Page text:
While you would want some time to do your own work, you probably wouldn’t want to spend all your time working. You might want to have a drink with people at a pub, or even go out to dinner once or twice. You wouldn’t want to feel like you were left all alone to fend for yourself every night.
A program of visiting scholars
In some research groups, it seems like the organisation for a visit starts from scratch every time someone is invited to visit. Each individual visit is treated as a one-off event, so there is no framework in place to support visitors. A program of support helps make things easier.
To set up a program of support, your unit should think about how often you want to support a visiting researcher, and for how long. Do you want to try to have someone each year for six weeks, or every couple of years for six months? Thinking about questions like this will help you to understand how much work is involved, and what level of person you are looking for.
It will also help to understand who might, and might not, be interested in coming. Some people may only be able to come for personal reasons. Others may not want to travel half-way around the world for a short visit. You won’t know until you ask, but it is worth being prepared for their questions. Also, don’t underestimate the attraction of visiting another country. For some researchers, part of their interest in coming might be that they have never visited your country before.
You should think about where you are going to get the funds for this visit. Will the group be able to cover some or all of the costs? Can you identify internal university and external funding sources to meet costs of visitors? Do you need to prepare a business case or a grant application? Either way, having a library of past applications will save people time and effort. You will need to think about funding for airfares, accommodation and living expenses. You will also need to think about some space for them to work, and access to the library and the Internet. These may not all require funding, but if they can be included in a bid as in-kind contributions to the visit, that might help your case.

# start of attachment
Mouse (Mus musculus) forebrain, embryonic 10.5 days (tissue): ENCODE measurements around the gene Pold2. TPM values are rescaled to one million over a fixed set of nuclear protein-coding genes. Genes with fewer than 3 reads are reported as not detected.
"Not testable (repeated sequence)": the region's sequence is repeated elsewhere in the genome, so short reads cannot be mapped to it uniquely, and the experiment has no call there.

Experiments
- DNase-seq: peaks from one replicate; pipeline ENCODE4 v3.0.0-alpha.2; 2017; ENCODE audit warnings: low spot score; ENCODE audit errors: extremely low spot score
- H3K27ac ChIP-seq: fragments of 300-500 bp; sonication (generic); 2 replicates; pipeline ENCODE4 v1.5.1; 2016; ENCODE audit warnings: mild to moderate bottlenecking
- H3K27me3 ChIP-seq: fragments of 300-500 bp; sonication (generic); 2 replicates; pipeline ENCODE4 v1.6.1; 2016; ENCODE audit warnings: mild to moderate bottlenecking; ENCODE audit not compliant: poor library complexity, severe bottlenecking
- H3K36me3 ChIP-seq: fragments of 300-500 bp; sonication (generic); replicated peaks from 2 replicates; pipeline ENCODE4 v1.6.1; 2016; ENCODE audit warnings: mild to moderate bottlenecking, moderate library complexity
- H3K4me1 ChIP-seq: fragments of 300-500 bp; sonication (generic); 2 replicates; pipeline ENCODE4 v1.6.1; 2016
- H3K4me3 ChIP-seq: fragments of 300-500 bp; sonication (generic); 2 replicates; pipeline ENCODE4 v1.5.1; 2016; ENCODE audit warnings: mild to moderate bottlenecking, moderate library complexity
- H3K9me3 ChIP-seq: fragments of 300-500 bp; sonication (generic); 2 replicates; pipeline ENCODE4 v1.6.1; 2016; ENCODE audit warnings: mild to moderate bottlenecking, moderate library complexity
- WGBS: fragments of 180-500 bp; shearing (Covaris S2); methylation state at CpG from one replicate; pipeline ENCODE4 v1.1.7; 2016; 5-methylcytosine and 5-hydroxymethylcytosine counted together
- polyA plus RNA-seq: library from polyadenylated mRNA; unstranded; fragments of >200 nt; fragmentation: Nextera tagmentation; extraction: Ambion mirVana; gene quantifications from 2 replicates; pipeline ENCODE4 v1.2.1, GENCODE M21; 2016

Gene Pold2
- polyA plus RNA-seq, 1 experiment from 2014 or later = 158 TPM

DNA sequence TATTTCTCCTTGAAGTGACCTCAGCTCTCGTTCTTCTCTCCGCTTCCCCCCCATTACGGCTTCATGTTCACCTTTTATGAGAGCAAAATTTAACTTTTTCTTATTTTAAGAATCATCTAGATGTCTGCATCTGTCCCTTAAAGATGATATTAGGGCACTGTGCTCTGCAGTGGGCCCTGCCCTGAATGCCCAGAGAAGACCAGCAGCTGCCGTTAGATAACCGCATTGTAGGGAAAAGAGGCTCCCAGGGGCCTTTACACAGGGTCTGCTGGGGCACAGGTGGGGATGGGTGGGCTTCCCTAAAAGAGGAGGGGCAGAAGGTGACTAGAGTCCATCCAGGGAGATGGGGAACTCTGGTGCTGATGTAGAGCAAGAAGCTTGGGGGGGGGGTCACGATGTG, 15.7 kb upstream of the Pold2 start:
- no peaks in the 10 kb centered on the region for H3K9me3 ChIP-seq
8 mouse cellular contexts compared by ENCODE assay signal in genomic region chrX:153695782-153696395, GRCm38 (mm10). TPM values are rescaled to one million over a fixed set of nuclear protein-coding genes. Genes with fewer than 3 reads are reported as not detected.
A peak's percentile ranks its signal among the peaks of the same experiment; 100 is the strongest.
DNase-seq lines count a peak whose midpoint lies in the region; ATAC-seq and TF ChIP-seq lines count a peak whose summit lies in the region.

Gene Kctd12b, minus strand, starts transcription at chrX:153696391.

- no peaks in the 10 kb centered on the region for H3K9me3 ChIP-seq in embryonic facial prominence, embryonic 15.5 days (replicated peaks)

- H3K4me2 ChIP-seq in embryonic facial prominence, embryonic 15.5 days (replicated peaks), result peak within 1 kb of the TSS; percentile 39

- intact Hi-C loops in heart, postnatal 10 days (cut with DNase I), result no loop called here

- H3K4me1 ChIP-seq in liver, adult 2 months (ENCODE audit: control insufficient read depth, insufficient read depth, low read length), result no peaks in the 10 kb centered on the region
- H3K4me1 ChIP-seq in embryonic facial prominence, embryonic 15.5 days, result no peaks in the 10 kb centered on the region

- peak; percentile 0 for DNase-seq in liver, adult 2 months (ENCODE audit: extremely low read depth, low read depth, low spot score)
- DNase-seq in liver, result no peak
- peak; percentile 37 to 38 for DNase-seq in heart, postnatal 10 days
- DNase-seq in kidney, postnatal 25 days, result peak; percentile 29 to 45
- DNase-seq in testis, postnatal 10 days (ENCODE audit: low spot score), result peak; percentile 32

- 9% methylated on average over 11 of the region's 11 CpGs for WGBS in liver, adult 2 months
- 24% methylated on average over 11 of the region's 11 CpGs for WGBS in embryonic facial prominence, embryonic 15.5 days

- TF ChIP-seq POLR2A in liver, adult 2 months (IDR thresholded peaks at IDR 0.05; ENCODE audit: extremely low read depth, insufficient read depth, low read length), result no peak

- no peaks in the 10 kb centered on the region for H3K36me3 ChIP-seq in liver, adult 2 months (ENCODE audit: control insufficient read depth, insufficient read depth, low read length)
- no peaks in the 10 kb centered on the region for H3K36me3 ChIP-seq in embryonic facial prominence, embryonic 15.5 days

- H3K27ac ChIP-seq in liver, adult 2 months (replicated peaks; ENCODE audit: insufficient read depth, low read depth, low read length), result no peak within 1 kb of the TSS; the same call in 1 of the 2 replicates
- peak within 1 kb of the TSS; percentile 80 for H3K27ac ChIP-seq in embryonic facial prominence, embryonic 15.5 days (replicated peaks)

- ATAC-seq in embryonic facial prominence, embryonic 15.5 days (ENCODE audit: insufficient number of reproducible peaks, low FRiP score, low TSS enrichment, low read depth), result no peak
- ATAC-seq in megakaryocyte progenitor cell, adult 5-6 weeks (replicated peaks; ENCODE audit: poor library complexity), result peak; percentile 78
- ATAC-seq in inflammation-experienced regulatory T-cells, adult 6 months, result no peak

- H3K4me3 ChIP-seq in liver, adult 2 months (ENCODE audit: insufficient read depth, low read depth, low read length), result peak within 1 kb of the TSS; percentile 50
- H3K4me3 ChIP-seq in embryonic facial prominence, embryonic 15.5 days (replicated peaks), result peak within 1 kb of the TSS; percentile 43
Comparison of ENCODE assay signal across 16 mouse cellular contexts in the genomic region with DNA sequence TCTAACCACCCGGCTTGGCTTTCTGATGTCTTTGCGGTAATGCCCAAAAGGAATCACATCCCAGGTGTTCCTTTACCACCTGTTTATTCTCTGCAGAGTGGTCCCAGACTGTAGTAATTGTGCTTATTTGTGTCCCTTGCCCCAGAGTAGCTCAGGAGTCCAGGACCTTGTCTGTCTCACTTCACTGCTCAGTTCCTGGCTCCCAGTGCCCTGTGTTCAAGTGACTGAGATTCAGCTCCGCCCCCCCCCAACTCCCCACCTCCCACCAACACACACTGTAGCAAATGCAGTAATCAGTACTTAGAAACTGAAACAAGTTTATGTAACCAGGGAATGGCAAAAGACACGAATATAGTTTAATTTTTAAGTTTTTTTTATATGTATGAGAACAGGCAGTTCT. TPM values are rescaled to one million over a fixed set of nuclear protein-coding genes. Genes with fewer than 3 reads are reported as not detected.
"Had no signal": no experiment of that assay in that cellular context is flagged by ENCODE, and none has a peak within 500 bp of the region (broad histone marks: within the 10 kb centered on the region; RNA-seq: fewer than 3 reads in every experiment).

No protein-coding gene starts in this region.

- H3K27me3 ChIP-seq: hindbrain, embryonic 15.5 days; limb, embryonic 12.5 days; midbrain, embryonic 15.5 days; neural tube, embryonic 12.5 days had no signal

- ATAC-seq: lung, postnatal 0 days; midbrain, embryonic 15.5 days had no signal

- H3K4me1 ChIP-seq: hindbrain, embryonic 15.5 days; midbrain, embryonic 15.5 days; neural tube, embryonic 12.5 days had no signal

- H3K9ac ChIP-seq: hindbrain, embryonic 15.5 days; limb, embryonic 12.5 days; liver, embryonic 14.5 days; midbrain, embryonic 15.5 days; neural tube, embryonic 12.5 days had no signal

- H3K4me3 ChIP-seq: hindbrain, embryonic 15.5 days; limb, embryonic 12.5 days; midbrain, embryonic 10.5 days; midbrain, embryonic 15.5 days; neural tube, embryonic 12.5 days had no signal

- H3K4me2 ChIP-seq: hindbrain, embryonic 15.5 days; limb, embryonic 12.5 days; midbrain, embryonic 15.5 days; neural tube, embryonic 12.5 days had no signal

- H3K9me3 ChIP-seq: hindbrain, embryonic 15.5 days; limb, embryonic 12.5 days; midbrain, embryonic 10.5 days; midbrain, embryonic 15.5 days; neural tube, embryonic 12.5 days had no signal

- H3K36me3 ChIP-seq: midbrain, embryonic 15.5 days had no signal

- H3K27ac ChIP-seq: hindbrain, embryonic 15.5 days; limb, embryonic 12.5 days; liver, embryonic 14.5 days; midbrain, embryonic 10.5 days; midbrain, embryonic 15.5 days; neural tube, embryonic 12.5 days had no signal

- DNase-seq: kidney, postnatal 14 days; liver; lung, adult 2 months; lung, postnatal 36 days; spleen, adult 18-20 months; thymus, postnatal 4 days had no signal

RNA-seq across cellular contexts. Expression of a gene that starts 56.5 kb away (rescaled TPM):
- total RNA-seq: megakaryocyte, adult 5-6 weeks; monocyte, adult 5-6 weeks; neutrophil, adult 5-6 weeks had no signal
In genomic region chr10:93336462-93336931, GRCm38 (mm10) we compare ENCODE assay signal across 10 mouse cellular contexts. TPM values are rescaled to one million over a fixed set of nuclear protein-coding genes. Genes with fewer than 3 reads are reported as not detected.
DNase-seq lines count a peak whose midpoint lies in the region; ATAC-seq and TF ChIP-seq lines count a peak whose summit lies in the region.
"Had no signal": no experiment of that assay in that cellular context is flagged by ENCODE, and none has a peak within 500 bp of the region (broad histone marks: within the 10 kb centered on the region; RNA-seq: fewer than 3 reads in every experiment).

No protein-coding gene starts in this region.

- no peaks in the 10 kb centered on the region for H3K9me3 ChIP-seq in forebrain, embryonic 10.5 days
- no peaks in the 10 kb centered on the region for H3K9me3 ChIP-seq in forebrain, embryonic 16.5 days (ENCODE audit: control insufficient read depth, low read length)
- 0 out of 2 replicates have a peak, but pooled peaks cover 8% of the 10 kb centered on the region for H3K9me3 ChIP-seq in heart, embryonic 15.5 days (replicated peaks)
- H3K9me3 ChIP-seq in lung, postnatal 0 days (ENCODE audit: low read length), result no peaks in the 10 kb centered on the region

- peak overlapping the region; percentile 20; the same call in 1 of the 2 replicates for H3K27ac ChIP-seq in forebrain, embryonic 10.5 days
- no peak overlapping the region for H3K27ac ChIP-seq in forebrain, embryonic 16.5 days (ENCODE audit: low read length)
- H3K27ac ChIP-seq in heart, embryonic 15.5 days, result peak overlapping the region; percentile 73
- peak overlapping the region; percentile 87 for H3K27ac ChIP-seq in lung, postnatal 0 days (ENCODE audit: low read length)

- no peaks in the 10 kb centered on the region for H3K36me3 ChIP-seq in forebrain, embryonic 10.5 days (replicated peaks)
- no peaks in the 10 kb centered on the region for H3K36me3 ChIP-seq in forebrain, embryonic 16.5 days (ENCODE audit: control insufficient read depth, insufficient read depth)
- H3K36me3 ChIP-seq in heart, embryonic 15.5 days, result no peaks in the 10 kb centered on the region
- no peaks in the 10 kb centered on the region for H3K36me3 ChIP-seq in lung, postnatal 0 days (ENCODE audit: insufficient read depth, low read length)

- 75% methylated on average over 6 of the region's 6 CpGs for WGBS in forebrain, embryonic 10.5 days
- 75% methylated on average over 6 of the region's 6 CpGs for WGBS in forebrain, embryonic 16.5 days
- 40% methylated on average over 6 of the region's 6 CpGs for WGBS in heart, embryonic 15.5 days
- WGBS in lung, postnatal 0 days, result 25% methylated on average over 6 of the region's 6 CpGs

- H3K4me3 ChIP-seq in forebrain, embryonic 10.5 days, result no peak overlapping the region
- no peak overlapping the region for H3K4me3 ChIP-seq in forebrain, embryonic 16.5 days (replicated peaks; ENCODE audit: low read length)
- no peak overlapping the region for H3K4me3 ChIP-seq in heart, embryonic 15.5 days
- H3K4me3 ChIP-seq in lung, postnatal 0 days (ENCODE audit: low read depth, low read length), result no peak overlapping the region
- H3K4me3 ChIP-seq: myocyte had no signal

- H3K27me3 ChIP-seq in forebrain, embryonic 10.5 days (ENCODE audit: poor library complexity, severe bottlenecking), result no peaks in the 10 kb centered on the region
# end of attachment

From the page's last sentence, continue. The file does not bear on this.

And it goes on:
If you need to prepare a business case or a grant for this visit, think about why you want the person to come. It could be the simplest things that lead to a visit. Did they give a particularly inspiring presentation at a conference? Is their research key to your work – do you reference them a lot? Talk to the researchers that you work with – you may find that there are other people who are interested in having this visitor come, too.
Think about what could happen after a visit. You might be interested in the possibility of joint research, reciprocal visits, or co-supervision of students? If that is the case, it is worth talking about those possibilities during the visit, rather than trying to arrange them after your visitor has left.
Finally, think about the day to day practicalities of the visit. How they are going to get to the campus each day? What social aspects might you organise – you don’t want them ending up feeling lonely in a hotel room. These small touches are often what makes things memorable.
Visiting researchers can provide research inspiration in key areas, as well as encouragement and motivation to new researchers and postgraduate students. They can introduce new ideas and methods and can provide an impetus to research activity within the group.
A considerable amount of time is involved in arranging for the visit of an outside academic. Don’t let visits be a series of ad hoc events. Plan them, and learn from each one, so that the next one will run more smoothly and be more effective.
Short visits, of a few days, to a university can be arranged informally. If I don’t know anyone at the institution, I search through my LinkedIn contacts to see who could introduce me. Once I have one contact, that can be used for further introductions. If nothing else this usually results in a good lunch.